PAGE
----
Virgin Atlantic has said its boss will take a 20% temporary pay cut, as the airline became the latest to introduce emergency measures to cope with the impact of the coronavirus outbreak that has led to a slump in passenger bookings.
The news came as the International Air Transport Association (IATA) said on Thursday that the global aviation industry could take a hit of up to $113 billion from the disruption that has curtailed travel demand.
The airline trade body significantly upped its estimate of the hit to global sales from the coronavirus outbreak, saying it now sees revenue losses for the passenger business of between $63 billion — in a scenario where COVID-19 is contained in current markets, with over 100 cases as of Mar. 2 — and $113 billion if the virus spreads more widely.
Less than two weeks ago, IATA had estimated lost revenues of $29.3 billion, based largely on Asian markets. “Airline share prices have fallen nearly 25% since the outbreak began, some 21 percentage points greater than the decline that occurred at a similar point during the SARS (severe acute respiratory syndrome) crisis of 2003,” it said in a statement.
Virgin Atlantic said Chief Executive Shai Weiss will reduce his pay between April and July, and that the executive team will take a 15% cut in their wages. It also proposed deferring all annual pay increases from March until August and postponed plans to introduce its new long-haul flight from London Heathrow to São Paulo, Brazil, until October.
“Virgin Atlantic has faced previous adversity and challenges over the years and through these sensible steps we will ensure that we are in a stronger position once the impact of COVID-19 stabilizes,” the company said in a statement. Virgin Atlantic is 51% owned by and 49% owned by U.S. airline Delta Air Lines DAL, +5.02%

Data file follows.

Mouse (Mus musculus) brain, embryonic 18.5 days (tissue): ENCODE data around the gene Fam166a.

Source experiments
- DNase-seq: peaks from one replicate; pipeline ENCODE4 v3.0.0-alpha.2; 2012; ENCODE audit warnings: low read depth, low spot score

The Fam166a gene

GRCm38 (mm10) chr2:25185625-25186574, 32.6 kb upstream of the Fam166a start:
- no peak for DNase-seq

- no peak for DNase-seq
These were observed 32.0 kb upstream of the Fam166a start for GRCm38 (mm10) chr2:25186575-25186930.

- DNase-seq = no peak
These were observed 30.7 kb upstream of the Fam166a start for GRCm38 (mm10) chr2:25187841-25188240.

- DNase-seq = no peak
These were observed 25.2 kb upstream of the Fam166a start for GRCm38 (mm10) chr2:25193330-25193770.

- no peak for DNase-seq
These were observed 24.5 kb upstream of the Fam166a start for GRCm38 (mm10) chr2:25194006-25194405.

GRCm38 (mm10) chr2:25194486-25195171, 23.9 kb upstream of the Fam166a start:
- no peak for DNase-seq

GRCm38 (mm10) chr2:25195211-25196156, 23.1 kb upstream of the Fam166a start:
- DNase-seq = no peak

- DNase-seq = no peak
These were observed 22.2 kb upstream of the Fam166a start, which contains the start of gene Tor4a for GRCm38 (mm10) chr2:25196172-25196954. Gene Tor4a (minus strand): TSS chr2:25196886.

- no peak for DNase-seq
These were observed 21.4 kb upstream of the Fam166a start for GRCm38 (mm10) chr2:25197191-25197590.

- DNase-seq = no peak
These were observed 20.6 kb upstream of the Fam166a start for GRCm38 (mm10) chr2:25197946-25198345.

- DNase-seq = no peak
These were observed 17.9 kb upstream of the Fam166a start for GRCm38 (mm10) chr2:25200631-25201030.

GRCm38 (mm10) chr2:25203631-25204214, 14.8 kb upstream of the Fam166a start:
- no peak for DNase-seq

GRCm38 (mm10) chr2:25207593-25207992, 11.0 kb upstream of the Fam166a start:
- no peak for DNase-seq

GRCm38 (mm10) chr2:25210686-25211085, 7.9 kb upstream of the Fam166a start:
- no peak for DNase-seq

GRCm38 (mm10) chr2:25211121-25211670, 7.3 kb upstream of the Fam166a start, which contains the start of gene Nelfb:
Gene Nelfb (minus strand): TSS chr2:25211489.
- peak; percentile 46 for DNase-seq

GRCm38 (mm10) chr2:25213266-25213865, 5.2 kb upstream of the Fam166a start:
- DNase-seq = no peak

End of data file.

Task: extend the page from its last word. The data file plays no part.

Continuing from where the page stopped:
The news from Virgin came on a day of severe turbulence for airlines, as Flybe, Europe’s largest regional airline, collapsed into administration after struggling to find financial support.
Norwegian Air Shuttle NAS, -7.52% scrapped its financial guidance for 2020, saying it could no longer stand by the goals it gave investors less than a month ago. The shares were trading down almost 11.50% at 11:08 GMT.
The Nordic carrier is canceling 22 long-haul flights between Europe and the U.S. between Mar. 28 and May 5.
On Wednesday, German airline Lufthansa LHA, -6.01% reduced its flight capacity, grounding 150 aircraft with around a sixth of the capacity cuts related to long-haul flights. “We are dynamically adjusting our plans to reflect extraordinary circumstances,” a Lufthansa spokesman told Reuters. Shares in Lufthansa were up 3.91%.
Virgin has also followed British Airways by waiving its ‘change fee’ on flights until the end of March, allowing passengers to change their flight dates for free. The offer is available for tickets booked between Mar. 4 and 31 and includes travel up to Sept. 30.
Earlier this week, British Airways announced a new ‘book with confidence’ policy offering holiday makers the flexibility to change or delay travel for new bookings made between Mar. 3 and 16. Shares in BA-owner International Consolidates Airlines IAG, -4.45% were down 4.36%.